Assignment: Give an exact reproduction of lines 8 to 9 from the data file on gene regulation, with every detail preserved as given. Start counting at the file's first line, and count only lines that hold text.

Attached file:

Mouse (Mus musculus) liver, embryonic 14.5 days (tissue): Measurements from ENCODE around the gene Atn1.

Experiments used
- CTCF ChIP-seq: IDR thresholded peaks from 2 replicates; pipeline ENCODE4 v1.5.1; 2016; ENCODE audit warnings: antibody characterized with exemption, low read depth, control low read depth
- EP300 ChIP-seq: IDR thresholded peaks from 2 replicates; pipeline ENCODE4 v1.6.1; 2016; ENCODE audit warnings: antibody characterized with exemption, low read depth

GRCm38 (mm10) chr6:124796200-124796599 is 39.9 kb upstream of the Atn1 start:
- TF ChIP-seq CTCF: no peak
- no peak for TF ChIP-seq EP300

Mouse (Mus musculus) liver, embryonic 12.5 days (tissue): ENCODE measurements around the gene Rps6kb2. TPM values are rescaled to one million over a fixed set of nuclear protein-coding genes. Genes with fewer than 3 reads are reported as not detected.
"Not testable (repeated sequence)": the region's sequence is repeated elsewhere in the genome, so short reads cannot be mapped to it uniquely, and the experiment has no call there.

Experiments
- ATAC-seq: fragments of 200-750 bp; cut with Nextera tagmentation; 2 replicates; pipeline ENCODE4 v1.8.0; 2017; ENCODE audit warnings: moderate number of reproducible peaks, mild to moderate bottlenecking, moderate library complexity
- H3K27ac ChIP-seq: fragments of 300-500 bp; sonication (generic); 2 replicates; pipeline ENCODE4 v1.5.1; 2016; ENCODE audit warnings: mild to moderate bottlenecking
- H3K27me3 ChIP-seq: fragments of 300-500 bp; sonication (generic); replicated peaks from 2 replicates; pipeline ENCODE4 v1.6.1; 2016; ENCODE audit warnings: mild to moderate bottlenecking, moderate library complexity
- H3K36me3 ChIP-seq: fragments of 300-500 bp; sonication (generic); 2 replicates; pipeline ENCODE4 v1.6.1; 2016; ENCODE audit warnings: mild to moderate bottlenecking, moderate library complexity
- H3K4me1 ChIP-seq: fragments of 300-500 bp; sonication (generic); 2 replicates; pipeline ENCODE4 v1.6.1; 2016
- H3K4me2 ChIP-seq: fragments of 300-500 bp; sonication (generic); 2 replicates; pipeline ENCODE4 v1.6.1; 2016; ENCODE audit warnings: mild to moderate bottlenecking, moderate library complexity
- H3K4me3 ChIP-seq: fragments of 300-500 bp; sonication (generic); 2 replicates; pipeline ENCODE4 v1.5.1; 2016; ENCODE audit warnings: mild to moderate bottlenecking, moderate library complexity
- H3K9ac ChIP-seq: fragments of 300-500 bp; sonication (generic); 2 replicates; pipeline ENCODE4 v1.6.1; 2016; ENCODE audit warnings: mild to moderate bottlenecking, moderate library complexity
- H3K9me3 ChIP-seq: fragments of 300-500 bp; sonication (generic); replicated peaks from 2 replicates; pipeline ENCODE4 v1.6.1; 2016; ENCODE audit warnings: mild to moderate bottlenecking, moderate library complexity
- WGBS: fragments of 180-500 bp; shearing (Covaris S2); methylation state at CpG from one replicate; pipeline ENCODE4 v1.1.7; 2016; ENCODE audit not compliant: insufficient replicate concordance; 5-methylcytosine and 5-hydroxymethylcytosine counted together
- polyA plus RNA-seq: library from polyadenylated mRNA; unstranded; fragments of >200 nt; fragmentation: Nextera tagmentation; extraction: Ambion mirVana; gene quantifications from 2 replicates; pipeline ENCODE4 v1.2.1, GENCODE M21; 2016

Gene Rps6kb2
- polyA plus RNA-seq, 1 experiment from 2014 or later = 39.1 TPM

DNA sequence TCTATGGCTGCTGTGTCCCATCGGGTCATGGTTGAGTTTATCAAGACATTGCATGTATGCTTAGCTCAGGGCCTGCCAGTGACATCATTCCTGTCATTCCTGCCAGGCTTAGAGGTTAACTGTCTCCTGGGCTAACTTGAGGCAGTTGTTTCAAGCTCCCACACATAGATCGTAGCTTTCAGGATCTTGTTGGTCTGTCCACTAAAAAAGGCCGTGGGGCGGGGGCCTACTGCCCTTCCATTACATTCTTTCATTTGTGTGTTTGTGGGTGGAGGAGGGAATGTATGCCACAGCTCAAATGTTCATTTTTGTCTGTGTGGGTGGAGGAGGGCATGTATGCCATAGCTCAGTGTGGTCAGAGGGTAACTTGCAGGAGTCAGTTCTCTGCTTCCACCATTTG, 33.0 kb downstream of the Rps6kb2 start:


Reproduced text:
Mouse (Mus musculus) liver, embryonic 12.5 days (tissue): ENCODE measurements around the gene Rps6kb2. TPM values are rescaled to one million over a fixed set of nuclear protein-coding genes. Genes with fewer than 3 reads are reported as not detected.
"Not testable (repeated sequence)": the region's sequence is repeated elsewhere in the genome, so short reads cannot be mapped to it uniquely, and the experiment has no call there.